Integration with LEDs

One attractive opportunity for integration involves the creation of a single-chip LED display, formed by using millions of transistors to drive and address millions of LED pixels. In this case, the LED density in these displays is comparable to the density of transistors in early microprocessors. Due to this, as was the case with those microprocessors, it makes little sense to package all these components together, because it is not feasible to achieve such density, the cost is too high, and such an approach would negate the advantages, in terms of yield and reliability, that come from monolithic integration.

It is possible to compare the density of LEDs in a range of products, including wearables, virtual reality and augmented reality, with historic transistor densities (see Figure 2). This plot shows that the manufacturing of LED displays can be disrupted when LEDs become part of silicon manufacturing and are interconnected with CMOS using the CMOS back-end-of-line (BEOL) approach. Note that arguing against such a trend is as nonsensical as suggesting that the Pentium processor should have been constructed by packaging individual transistors together, such as through mass-transfer or pick-and-place techniques.

To support the advance of single-chip displays, our team at New Silicon Corporation, Singapore, has developed the necessary materials, processes, structures, devices, and software design modules to create integrated circuits using silicon integrated circuit manufacturing that can unite CMOS devices and GaN-based LEDs. Our first set of products will be white or monochrome LEDs, the latter available in red, green and blue. For red and green variants, emission will result from blue light that pumps quantum dots. Further ahead, we plan to produce integrated full-colour displays, with quantum dots present on the red and green pixels.

Our CMOS + III-V process consists of three stages (see Figure 3): CMOS front-end of line (FEOL), new III-V FEOL, and CMOS BEOL. The first and last stages are taken directly from standard silicon CMOS manufacturing, which produces complete circuits by connecting transistors with a FEOL process on silicon wafers using a multi-level metal interconnection network formed in the BEOL. For our CMOS + GaN LED process, we sandwich a GaN FEOL between the CMOS FEOL and BEOL. After GaN LEDs are fabricated, the BEOL’s interconnection network connects CMOS transistors and LEDs to create a monolithic integrated circuit. The silicon CMOS BEOL serves as the interconnection network for both silicon and III-V devices. It’s an approach that enables an integrated design environment using standard integrated circuit design software.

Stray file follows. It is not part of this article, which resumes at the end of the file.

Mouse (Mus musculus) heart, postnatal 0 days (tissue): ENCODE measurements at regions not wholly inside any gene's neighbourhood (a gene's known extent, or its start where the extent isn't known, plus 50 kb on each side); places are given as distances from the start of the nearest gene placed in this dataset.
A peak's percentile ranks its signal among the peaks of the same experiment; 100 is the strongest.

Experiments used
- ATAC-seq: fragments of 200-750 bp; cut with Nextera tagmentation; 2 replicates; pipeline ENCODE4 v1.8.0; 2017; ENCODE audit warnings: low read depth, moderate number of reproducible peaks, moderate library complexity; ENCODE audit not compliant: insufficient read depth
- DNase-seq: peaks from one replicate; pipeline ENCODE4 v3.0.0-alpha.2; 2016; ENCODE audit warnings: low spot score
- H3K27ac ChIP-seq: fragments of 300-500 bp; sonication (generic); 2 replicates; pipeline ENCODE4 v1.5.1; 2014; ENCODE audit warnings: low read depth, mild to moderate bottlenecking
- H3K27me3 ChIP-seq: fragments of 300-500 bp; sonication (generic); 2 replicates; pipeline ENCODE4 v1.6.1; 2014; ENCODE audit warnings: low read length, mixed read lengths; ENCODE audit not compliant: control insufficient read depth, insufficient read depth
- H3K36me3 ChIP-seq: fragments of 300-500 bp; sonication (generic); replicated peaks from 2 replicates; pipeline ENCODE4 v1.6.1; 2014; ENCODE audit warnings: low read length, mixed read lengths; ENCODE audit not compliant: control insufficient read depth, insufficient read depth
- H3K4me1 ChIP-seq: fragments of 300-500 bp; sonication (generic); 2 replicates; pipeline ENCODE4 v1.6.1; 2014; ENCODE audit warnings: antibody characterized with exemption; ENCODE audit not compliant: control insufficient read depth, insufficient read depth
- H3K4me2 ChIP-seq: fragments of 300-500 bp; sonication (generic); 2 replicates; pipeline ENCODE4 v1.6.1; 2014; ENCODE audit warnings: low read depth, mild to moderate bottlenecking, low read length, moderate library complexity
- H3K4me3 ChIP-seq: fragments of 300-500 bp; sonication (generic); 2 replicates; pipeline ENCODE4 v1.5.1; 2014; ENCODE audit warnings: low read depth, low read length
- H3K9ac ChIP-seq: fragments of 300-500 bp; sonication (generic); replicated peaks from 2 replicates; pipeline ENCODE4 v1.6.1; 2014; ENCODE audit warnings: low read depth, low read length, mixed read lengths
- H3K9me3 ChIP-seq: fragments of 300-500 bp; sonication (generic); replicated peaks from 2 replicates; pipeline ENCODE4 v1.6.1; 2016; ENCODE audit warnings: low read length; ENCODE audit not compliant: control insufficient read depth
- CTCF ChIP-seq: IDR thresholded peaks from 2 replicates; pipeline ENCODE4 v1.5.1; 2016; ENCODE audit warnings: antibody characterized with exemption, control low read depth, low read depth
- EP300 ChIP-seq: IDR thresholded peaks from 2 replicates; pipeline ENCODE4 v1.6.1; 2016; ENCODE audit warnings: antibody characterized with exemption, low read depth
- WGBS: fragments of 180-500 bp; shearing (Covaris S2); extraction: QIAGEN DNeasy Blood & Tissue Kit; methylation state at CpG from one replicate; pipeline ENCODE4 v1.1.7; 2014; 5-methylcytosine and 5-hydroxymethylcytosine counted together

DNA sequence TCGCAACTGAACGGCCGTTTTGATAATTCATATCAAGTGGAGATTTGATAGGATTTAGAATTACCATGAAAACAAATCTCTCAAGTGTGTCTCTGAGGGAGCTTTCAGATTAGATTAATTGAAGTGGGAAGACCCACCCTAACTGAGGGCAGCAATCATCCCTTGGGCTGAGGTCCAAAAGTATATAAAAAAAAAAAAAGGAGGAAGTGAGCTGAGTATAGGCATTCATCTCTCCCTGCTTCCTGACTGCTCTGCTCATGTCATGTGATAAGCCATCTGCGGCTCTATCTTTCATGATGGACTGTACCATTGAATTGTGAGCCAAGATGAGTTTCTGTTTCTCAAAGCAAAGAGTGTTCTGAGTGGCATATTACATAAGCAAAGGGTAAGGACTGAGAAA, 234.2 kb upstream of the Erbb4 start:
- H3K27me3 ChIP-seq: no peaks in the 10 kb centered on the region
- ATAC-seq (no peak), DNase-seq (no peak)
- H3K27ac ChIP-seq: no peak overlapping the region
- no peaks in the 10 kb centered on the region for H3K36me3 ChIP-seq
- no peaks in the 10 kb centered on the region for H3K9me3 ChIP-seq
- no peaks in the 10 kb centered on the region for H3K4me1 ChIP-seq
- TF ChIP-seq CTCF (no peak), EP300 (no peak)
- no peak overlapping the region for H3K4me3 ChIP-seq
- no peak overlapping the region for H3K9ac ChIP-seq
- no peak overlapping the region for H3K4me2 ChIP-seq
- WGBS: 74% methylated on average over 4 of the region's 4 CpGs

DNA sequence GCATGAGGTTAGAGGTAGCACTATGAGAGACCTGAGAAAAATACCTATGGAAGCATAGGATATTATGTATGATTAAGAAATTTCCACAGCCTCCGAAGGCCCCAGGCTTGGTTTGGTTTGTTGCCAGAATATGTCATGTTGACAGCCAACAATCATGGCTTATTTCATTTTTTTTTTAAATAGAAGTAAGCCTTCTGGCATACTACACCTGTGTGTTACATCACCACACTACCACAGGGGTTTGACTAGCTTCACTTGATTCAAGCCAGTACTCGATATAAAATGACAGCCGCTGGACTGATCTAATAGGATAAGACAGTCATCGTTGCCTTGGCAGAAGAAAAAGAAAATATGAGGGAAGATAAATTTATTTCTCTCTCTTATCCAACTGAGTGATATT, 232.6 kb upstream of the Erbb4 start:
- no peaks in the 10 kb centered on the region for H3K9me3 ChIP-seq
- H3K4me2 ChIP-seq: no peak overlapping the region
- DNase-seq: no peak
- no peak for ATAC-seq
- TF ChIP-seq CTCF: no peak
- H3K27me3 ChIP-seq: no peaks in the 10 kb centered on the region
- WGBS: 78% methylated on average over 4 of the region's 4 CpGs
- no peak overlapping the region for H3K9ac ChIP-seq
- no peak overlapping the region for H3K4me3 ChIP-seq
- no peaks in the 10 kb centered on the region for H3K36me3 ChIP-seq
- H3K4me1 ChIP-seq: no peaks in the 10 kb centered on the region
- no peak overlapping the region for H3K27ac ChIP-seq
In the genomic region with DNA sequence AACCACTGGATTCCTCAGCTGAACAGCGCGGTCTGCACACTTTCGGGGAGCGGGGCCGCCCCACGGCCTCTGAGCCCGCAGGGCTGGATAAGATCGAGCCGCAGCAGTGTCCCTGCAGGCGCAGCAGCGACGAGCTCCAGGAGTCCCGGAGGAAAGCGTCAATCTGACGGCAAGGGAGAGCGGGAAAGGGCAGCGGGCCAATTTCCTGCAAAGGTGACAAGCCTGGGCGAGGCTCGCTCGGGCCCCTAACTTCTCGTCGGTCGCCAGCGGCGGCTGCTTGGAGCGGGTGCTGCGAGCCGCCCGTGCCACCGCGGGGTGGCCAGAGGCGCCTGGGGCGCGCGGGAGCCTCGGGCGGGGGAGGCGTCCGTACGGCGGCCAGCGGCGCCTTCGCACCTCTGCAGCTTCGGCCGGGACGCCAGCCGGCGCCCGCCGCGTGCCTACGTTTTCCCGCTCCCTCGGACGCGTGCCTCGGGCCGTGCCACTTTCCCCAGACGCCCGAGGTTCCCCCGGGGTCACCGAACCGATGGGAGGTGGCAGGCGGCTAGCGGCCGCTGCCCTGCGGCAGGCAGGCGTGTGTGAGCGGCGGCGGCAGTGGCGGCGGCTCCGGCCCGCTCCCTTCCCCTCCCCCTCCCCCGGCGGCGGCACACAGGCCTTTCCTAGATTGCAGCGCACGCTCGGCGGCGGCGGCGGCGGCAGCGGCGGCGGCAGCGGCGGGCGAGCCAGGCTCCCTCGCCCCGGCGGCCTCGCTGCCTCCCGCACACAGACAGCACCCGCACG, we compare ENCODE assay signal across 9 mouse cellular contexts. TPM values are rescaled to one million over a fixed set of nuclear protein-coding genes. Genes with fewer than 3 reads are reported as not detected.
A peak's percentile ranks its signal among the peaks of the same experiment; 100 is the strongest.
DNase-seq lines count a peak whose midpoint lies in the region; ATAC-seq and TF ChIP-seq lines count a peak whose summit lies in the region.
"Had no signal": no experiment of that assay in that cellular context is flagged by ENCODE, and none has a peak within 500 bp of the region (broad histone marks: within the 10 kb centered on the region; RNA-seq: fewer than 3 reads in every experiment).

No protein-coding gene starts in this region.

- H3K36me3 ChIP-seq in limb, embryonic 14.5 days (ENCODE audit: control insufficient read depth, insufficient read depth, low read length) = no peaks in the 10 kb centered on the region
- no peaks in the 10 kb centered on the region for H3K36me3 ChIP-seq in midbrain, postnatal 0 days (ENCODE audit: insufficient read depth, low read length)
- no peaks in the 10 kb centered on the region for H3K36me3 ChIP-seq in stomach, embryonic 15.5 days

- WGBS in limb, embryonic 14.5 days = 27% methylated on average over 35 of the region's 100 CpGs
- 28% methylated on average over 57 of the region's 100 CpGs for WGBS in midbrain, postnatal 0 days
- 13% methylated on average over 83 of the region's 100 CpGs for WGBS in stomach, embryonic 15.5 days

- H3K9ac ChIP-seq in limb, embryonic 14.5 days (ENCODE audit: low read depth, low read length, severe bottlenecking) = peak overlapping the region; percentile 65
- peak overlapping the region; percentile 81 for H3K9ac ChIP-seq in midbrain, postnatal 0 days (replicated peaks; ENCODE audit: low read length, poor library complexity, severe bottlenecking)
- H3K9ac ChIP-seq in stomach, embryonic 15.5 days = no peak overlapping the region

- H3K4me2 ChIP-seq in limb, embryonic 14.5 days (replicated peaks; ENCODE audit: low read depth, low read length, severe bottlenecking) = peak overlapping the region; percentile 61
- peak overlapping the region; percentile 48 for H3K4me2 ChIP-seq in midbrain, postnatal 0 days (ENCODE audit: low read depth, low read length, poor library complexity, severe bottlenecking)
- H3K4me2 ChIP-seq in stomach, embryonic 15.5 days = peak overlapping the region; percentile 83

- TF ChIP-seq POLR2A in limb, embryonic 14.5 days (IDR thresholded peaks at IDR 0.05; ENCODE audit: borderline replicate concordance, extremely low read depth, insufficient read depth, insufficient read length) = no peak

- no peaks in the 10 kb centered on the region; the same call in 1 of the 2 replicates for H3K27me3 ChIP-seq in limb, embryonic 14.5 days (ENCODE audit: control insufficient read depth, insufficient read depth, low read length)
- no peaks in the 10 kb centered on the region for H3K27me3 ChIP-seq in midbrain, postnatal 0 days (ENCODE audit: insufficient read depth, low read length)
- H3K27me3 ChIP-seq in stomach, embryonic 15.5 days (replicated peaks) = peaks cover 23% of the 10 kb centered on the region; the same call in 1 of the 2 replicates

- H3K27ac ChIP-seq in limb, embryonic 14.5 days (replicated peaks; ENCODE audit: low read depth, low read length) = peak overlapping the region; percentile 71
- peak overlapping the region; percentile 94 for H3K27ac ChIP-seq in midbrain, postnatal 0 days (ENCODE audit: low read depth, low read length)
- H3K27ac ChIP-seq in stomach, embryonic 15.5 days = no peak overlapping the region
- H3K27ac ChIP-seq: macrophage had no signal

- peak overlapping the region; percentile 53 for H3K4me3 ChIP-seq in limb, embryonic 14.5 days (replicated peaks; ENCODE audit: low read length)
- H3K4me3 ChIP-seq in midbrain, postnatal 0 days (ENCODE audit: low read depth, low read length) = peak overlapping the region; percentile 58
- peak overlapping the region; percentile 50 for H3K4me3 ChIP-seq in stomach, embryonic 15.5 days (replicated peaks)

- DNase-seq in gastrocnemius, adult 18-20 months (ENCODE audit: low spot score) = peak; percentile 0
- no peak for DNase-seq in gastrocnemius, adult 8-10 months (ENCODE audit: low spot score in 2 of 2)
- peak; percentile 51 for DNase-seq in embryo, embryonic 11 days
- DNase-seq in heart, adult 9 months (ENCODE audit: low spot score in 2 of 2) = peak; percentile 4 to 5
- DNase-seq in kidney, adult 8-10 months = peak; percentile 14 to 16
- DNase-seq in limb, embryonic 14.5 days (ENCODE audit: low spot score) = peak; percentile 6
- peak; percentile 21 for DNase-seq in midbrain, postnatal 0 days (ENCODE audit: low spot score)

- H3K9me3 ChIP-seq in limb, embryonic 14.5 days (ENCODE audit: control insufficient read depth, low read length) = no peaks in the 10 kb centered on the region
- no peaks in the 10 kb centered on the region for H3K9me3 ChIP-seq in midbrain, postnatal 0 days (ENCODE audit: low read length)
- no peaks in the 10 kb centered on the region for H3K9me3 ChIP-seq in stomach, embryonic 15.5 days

A tremendous benefit of adopting the silicon front-end and back-end processes for III-V devices is that each mask is aligned to the former one, guaranteeing yield and reliability across the wafer. In addition, this approach eradicates problems that arise when fabricating silicon transistors and III-V devices separately, and then trying to use wafer-scale metallic bonding and alignment to interconnect the devices. When III-V devices are on a separate wafer, realising high-density alignment across the two types of wafers with different materials stacks and thermal expansion coefficients is problematic and low yielding, especially at 200 mm or larger wafer sizes.

Another challenge when uniting III-Vs and silicon is optimising the usable wafer area across both device layers. When wafer bonding is employed to combine silicon die and III-V die, the area occupied by III-V devices is not the same as that occupied by the silicon circuits. Consequently, the unused area on a wafer – often the III-V wafer – is required to spread out circuit components for alignment to the other die on the wafer. This is far from optimal, as it decreases the effective chips per area and increases cost. Unfortunately, this fundamental cost and design constraint is often overlooked, and the limited use cases and higher costs that follow are a headwind to potential wafer sales volumes, further increasing the cost-per-wafer for wafer-bonding approaches.

A far better approach is true monolithic integration. Using sequential masks, as is the case in silicon integrated circuit design and manufacturing, we use integrated circuit designs that intermix silicon and III-V devices. This approach enables the most compact area and the most efficient design, both for circuits and for chips. As all designs employ the same process, wafer volume is maximised, helping to ensure the lowest cost per wafer.

One crucial step in our monolithic process is the transferring of the CMOS FEOL onto a GaN-on-silicon epiwafer. After the transfer, the CMOS FEOL remains on the wafer’s surface, resembling a regular CMOS wafer. The GaN LED epitaxy beneath the CMOS FEOL surface is hidden, but the processing of GaN LEDs in specific areas is still possible, by etching through the top thin surface of silicon that hosts the CMOS FEOL.